And Now You Know: Aronson Grocery closes after 45 years
The Orange Leader edition for June 1, 1939 told of the closing of a longtime Orange business. “Aronson’s Grocery closed arrangements here yesterday for the sale of its complete stock and all fixtures. Today for the first time in 45 years Orange people cannot buy groceries from an Aronson store,” reported the Leader.
M.B. Aronson opened the M.B. Aronson Grocery Store on Front Street on November 5, 1894. A year after he opened the store, he was joined by his brother Goodman Aronson and under the name Aronson and Brothers moved to the Swinford block on Fourth Street. As the business grew, other family members joined. Sons of the founders joined and received early job and business training.
In 1906, Aronson and Brothers bought out the L. Miller store on the corner of Fourth and Front Streets. The business remained at that location for the remainder of their years in operation.
In 1918, Joe Aronson, the third brother joined the firm and bought out the half interest of M.B. Aronson. Goodman Aronson sold out his half interest to Leon L. Block in 1922 and moved to Dallas.
Joe Aronson followed the business example set by his older brothers in making the business a success.
M.B. Aronson bought out the H.W. Pruter Grocery Company in 1918 when he sold his interest in Aronson Brothers. He moved to his own building and began the M.B. Aronson Grocery Company which he operated until 1928 when he leased his building to the J.C. Penny Company.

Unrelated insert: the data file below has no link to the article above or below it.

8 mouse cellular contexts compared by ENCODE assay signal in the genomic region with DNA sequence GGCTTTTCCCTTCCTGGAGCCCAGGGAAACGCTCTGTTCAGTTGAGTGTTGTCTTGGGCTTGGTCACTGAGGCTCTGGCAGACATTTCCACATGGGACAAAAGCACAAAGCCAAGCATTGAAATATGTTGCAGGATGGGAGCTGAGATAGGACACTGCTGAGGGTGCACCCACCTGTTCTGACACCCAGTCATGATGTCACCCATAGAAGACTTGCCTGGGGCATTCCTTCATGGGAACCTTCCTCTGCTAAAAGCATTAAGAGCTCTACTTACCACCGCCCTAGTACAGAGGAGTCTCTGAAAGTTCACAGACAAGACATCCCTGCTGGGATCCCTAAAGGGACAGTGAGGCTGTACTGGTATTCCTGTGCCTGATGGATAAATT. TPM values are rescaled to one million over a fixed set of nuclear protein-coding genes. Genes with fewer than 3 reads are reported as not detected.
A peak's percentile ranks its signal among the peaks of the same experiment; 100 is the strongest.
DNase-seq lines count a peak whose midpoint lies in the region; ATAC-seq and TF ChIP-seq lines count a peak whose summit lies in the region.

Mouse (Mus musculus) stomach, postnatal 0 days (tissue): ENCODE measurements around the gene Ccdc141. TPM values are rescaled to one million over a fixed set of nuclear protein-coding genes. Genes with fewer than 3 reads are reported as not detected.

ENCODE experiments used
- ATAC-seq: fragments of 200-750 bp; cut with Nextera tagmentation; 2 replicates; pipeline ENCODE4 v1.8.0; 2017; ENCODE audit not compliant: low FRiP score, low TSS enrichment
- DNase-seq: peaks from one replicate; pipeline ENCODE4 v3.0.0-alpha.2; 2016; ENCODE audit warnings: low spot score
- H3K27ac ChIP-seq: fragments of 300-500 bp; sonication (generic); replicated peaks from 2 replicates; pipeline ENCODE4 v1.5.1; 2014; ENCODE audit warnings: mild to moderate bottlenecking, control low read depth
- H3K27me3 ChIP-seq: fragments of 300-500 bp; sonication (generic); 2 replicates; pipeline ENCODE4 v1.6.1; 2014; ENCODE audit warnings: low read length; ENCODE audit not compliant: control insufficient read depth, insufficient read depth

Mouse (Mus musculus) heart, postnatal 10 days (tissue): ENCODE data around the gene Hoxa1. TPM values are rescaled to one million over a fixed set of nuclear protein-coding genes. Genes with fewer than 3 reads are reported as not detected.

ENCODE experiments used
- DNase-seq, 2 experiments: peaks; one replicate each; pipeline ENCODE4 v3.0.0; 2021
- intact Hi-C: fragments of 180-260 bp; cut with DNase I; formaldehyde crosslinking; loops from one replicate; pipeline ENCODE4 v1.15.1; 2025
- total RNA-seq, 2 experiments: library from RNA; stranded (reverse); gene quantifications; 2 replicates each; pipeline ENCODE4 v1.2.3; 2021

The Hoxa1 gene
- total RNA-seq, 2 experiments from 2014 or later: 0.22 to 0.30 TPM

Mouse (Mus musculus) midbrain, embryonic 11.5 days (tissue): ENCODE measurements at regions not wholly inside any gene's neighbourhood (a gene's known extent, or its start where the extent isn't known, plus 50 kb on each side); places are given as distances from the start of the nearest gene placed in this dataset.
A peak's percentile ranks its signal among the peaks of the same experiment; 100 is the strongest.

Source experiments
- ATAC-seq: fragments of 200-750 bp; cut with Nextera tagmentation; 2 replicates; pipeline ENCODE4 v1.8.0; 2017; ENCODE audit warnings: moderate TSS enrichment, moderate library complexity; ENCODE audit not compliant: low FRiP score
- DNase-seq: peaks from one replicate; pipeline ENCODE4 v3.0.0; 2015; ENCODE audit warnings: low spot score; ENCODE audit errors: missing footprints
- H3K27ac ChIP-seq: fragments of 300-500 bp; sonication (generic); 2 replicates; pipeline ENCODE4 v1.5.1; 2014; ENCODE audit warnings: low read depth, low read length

A fourth Aronson brother, Aaron, became connected with the business for several years.
The fifth Aronson brother, Felix, resided in New York. There was a sister, Eva, who visited Orange in 1898 from her home in Lithuania. Eventually she relocated to Jonesboro, South Africa.
Through the difficult depression years, Aronson kept up the Aronson tradition of doing business. An opportunity in another city led to the decision to sell and end the years of the Aronson grocery business in Orange.
Joe Aronson said the decision to sell out was a difficult one, but they will be locating to the city where their son Aaron lived. Mrs. Aronson’s mother also lived there. They felt the advantages of the new opportunity outweighed the desire to remain in business in Orange.
M.B. Aronson and Goodman Aronson were helping Mr. and Mrs. Joe Aronson in winding up the firm’s business. The Aronsons were going to remain in Orange several weeks closing accounts and making arrangements to sell or lease their home on the corner of Fourth and Orange Streets.
With the closing of the Aronson store, Orange’s longest operating grocery business ended. Other stores would come and go over the years, but none stayed in business as long as the Aronson brothers stores.
“And now you know.”